Art can speak a language that transcends all barriers. And when art is for a cause, it makes a positive impact too. From intricate papercraft, mosaics, digital illustration, watercolour paintings, animation and more, 92 artists have created 100 artworks depicting the need to save Mumbai's mangroves. An Instagram call with the hashtag #MakeArtforMumbaisMangroves to share artwork by Mumbai’s Ministry of Magic (MMM) with a focus on protecting Mumbai’s mangroves and the communities it supports was the basis of this initiative.
The wetlands, mangroves and salt pans are part of Mumbai’s mangrove ecosystem that acts as a natural buffer against the city’s infamous rain-related flooding. They also store four times more carbon than other forests and have a crucial role to play against our planet’s fight against climate change. With the sustained rise in sea levels and doomsday’s predictions of Mumbai likely to be submerged by 2050, the time to act is now and Mumbai's mangroves are more important than ever.
Suma Balaram, Creative Lead, Ministry of Mumbai's Magic explains, “Through conversations and research, we felt a need to bring attention to mangroves and wetland ecosystems. Over the last few decades, these ecosystems have been lost due to development activities and public ignorance. Our aim, therefore, was to collect Mumbaikars, using art as a medium, to help recognise mangroves in Mumbai as critical forests, home of rich biodiversity as well as a buffer against flooding impact.”
Some of the notable artworks part of the #MakeArtforMumbaisMangroves initiative includes Nayan Shrimali and Vaishali Chudasama, bird lovers and wildlife conservationists have created breathtaking artwork with a mix of watercolour painting and intricate papercraft that showcases 17 different species living in the mangroves of Mumbai. Mira Malhotra has created an illustration of how we all need to work together to protect Mumbai’s mangroves.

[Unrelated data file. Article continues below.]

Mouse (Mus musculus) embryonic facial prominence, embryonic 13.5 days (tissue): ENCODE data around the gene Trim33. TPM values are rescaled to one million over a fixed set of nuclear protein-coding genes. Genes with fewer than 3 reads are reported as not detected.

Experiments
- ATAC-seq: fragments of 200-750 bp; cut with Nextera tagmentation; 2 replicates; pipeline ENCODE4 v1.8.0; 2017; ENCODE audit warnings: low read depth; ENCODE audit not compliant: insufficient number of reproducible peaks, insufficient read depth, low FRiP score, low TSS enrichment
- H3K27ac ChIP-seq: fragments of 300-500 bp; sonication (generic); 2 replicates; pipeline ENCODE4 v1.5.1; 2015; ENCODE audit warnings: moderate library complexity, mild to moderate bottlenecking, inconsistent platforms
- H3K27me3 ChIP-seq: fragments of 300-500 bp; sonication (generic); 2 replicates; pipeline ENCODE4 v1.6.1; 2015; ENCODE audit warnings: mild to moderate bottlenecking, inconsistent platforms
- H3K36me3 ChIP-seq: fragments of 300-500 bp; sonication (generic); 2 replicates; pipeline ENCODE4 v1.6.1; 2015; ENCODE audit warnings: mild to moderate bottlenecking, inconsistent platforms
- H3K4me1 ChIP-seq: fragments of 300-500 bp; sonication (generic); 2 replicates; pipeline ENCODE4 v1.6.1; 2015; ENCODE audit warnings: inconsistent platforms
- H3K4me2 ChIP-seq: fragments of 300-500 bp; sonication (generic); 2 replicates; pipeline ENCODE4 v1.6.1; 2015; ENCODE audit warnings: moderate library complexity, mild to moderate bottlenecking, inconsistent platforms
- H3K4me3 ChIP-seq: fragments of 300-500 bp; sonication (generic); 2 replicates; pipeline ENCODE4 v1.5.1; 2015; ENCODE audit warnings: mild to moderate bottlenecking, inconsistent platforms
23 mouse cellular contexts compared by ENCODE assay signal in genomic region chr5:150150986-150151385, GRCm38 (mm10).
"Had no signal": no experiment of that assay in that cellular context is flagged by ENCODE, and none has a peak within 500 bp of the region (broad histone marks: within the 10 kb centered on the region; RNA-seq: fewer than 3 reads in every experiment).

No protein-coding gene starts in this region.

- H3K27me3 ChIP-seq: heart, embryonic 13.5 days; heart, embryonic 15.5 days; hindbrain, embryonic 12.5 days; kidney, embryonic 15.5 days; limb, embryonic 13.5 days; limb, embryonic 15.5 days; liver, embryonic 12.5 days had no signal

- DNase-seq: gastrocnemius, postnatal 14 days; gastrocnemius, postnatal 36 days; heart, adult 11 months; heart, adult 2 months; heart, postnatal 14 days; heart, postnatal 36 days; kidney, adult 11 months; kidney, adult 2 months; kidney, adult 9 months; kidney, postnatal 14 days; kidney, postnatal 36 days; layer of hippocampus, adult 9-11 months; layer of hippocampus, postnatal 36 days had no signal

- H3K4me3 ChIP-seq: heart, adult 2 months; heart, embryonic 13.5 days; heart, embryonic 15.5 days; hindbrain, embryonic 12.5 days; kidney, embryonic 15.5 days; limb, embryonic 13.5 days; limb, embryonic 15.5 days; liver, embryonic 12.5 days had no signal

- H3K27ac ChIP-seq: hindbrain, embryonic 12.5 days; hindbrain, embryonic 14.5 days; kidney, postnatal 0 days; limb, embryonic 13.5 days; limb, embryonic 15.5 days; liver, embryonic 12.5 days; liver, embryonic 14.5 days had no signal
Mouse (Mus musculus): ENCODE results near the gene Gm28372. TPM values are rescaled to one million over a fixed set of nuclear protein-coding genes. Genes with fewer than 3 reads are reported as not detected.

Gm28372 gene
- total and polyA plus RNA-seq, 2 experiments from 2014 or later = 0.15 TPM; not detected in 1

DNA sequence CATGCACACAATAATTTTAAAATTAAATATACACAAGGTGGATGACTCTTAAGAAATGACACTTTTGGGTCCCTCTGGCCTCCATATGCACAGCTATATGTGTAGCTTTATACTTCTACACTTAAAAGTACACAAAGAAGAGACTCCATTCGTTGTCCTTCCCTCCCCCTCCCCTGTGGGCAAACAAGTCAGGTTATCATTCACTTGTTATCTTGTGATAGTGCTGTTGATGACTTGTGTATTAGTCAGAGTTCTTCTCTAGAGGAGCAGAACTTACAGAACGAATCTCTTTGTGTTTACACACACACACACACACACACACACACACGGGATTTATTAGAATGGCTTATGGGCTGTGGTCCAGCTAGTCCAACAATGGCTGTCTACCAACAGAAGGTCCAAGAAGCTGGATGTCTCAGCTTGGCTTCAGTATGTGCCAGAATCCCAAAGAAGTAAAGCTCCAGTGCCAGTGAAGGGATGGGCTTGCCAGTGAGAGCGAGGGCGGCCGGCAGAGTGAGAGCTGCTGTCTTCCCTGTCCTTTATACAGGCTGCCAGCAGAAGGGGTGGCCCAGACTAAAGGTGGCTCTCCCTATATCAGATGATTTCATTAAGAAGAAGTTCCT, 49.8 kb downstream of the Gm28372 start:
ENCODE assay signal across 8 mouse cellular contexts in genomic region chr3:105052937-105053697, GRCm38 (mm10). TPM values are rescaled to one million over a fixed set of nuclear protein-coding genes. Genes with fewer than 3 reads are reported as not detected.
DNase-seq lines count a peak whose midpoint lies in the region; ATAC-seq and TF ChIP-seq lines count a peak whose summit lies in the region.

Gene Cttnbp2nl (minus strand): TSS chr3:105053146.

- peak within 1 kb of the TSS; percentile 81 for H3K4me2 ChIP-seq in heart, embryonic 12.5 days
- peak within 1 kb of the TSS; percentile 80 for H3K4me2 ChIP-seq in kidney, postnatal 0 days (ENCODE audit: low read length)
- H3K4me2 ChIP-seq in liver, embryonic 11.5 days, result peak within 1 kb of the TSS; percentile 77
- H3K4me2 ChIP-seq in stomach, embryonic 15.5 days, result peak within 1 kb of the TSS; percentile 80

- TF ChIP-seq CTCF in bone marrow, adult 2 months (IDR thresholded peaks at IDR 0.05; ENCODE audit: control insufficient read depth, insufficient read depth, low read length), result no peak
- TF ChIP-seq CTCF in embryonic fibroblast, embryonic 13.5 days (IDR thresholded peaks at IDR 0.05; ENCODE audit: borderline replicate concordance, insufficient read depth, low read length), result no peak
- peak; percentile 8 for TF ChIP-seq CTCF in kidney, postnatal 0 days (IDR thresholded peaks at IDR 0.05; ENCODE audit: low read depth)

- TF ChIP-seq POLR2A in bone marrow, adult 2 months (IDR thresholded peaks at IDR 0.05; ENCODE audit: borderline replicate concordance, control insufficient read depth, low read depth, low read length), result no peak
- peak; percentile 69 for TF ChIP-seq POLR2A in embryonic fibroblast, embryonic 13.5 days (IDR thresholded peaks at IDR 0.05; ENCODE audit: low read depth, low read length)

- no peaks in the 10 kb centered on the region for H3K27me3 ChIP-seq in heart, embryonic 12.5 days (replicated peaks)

Afrah Shafiq’s mosaic, glass, paint and old magazine animated collage draws attention to the sound these magical mangroves make and highlights how the mangroves adapt to challenging environments to thrive. Svabhu Kohli’s dazzling ‘Cabinet of Curiosity’ captures the essence of why we need to preserve Mumbai’s precious mangroves. The artwork is an ode to the biodiversity of these forests that creates room for nature to coexist and flourish along with the city.
Anjali Mehta’s focus has always been ‘art with purpose’ has made an impactful postage stamp for Mumbai’s mangroves. Michelle Poonawalla uses her favourite butterfly motif and its ephemeral and transient life to depict the fragility of Mumbai’s mangroves.
This campaign has seen an engagement with over 260K people and counting on Instagram. A zine will be curated by the end of July featuring 50 select artists, which will celebrate the work received from the talented artists and highlight diverse forms of art and their messages. It will be presented to Maharashtra’s Department of Environment and Climate Change on July 26, 2021, which happens to coincide with World Mangrove Day, along with the link to the digital art gallery.
“I strongly believe that design is a powerful tool to bring about change and find solutions for environmental and social problems. Designing for sustainability is crucial for our survival and ensures intergenerational equity,” concludes Balaram.'
The link to the virtual art gallery is here.